Tuesday, October 19, 2010

Supreme Court May Decide Whether the First Amendment’s Petition Clause Trumps Garcetti

On October 12th, the Supreme Court took cert in Guarnieri v. Borough of Duryea, 364 Fed. Appx. 749 (3d Cir. 2010), to resolve a circuit split over whether the First Amendment protects a public employee from retaliation for petitioning the government about a matter of purely private concern.  All circuits, except the Third Circuit, have held that in the retaliation context “a public employee’s petition, like his speech, is constitutionally protected only when it addresses a matter of public concern.”  Kirby v. City of Elizabeth City, 388 F.3d 440, 448 (4th Cir. 2004); accord Jenkins v. Rock Hill Local Sch. Dist., 513 F.3d 580, 587 (6th Cir. 2008); Martin v. City of Del City, 179 F.3d 882, 887-889 (10th Cir. 1999); Grigley v. City of Atlanta, 136 F.3d 752, 755-756 (11th Cir. 1998); Tang v. Department of Elderly Affairs, 163 F.3d 7, 11-12 (1st Cir. 1998); Rendish v. City of Tacoma, 123 F.3d 1216, 1220-1223 (9th Cir. 1997); White Plains Towing Corp. v. Patterson, 991 F.2d 1049, 1059 (2d Cir. 1993); Hoffmann v. Mayor of Liberty, 905 F.2d 229, 233 (8th Cir. 1990); Belk v. Town of Minocqua, 858 F.2d 1258, 1261-1262 (7th Cir. 1988); Day v. South Park Indep. Sch. Dist., 768 F.2d 696, 701-703 (5th Cir. 1985). All state courts of last resort that have addressed this question also agree that “in order for a public employee to have a viable § 1983 claim [under the Petition Clause], the petition must address a matter of public concern.”  Pratt v. Ottum, 761 A.2d 313, 320-321 (Me. 2000); accord Harris v. Mississippi Valley State Univ., 873 So. 2d 970, 984 (Miss. 2004); McDowell v. Napolitano, 895 P.2d 218, 225-226 (N.M. 1995); Smith v. Bates Technical Coll., 991 P.2d 1135, 1145-1147 (Wash. 2000).  The Third Circuit has rejected those holdings, stating that “a public employee who has petitioned the government through a formal mechanism such as the filing of a lawsuit or grievance is protected under the Petition Clause from retaliation for that activity, even if the petition concerns a matter of solely private concern.”  Guarnieri, 364 Fed. Appx. at 753 (citing Foraker v. Chaffinch, 501 F.3d 231, 236 (3d Cir. 2007); San Filippo v. Bongiovanni, 30 F.3d 424, 435-442 (3d Cir. 1994)).  See also Julie M. Spanbauer, The First Amendment Right to Petition Government for a Redress of Grievances:  Cut from a Different Cloth, 21 Hastings Const. L. Q. 15 (1993); Norman B. Smith, “Shall Make No Law Abridging . . .”:  An Analysis of the Neglected, But Nearly Absolute, Right of Petition, 54 U. Cin. L. Rev. 1153 (1986).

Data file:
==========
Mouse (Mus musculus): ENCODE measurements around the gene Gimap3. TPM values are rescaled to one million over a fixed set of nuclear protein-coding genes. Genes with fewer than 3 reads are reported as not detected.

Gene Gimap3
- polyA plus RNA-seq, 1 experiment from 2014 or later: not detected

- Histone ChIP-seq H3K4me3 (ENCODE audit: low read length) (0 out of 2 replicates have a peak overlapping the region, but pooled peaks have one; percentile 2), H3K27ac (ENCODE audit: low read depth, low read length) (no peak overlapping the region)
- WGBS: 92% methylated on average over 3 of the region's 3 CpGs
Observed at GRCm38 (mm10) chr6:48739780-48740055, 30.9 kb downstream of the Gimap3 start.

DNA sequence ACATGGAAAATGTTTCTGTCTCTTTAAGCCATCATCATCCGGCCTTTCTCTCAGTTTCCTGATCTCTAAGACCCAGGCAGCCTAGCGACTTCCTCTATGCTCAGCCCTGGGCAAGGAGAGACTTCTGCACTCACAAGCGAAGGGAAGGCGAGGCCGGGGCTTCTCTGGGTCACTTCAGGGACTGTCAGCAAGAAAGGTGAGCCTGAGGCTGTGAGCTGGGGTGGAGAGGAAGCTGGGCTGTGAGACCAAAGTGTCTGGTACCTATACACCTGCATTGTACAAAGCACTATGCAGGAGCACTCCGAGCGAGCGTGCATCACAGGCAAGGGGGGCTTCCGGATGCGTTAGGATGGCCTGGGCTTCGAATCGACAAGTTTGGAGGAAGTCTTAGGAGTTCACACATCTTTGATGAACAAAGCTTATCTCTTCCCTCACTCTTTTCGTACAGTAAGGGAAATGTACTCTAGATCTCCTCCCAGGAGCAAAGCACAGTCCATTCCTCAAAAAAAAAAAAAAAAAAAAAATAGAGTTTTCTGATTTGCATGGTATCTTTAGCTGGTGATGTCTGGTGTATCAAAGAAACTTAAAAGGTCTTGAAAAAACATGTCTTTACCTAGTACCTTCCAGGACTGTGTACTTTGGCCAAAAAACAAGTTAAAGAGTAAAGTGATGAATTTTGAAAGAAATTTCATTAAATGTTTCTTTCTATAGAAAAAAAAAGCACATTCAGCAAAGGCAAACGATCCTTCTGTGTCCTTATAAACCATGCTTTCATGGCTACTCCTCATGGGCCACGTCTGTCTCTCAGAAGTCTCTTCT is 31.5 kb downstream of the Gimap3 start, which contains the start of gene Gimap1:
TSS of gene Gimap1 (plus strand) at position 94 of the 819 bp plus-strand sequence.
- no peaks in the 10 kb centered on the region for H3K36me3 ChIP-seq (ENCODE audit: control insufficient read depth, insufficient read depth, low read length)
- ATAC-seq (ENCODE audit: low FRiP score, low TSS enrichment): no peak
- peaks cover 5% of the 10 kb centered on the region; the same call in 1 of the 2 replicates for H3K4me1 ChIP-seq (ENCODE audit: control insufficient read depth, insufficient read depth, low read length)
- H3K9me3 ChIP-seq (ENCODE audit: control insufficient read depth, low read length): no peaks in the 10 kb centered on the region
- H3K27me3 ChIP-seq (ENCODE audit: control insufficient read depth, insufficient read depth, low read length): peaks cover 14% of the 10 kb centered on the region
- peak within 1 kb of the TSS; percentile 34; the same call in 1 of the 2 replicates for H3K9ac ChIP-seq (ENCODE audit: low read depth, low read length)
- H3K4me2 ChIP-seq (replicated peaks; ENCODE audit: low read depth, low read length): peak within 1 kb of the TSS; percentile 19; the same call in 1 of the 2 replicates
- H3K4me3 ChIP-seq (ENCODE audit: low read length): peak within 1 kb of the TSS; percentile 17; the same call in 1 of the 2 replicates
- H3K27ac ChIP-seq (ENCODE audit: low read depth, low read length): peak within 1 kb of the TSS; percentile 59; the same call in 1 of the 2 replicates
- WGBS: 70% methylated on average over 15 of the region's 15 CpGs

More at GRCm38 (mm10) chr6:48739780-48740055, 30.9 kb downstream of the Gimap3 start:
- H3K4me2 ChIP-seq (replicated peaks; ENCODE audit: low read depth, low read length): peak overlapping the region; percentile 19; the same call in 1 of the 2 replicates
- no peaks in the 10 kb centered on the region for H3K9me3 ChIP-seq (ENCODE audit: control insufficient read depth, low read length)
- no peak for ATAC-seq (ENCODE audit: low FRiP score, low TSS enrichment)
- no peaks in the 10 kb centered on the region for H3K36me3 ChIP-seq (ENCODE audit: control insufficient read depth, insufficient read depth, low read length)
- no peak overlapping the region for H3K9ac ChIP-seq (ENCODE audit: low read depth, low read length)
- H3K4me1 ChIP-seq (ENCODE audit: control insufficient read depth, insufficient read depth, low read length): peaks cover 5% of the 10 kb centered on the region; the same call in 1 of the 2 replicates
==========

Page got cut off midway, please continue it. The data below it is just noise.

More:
Paul Secunda on the Workplace Prof Blog points out that a similar issue arises over whether the Connick / Pickering / Garcetti framework should apply in association claim cases under the First Amendment.  Professor Secunda in his article entitled Reflections on the Technicolor Rights in American Labor and Employment Law, states:  “There is some dispute over whether an association claim must relate to a matter of public concern before the Pickering balance applies. See Shrum v. City of Coweta, Okla., 449 F.3d 1132, 1138 n.3 (not reaching the question but observing that “[f]ive Circuits have adopted the public concern requirement for freedom of association claims and two have not”).”  See also D’Angelo v. School. Bd. of Polk County, Fla., 497 F.3d 1203, 1212 (11th Cir. 2007) (holding that Garcetti does apply to associational claim); Cindrich v. Fisher, No. 05-1348, 2007 WL 1576403, at *7 (W.D. Pa. May 31, 2007) (same); William A. Herbert, “The First Amendment and Public Sector Labor Relations,” The Labor Lawyer Vol. 19, No. 3 (2004):  325-51.

A tip of the hat to Paul Secunda and the Workplace Prof Blog for bringing this to our attention.

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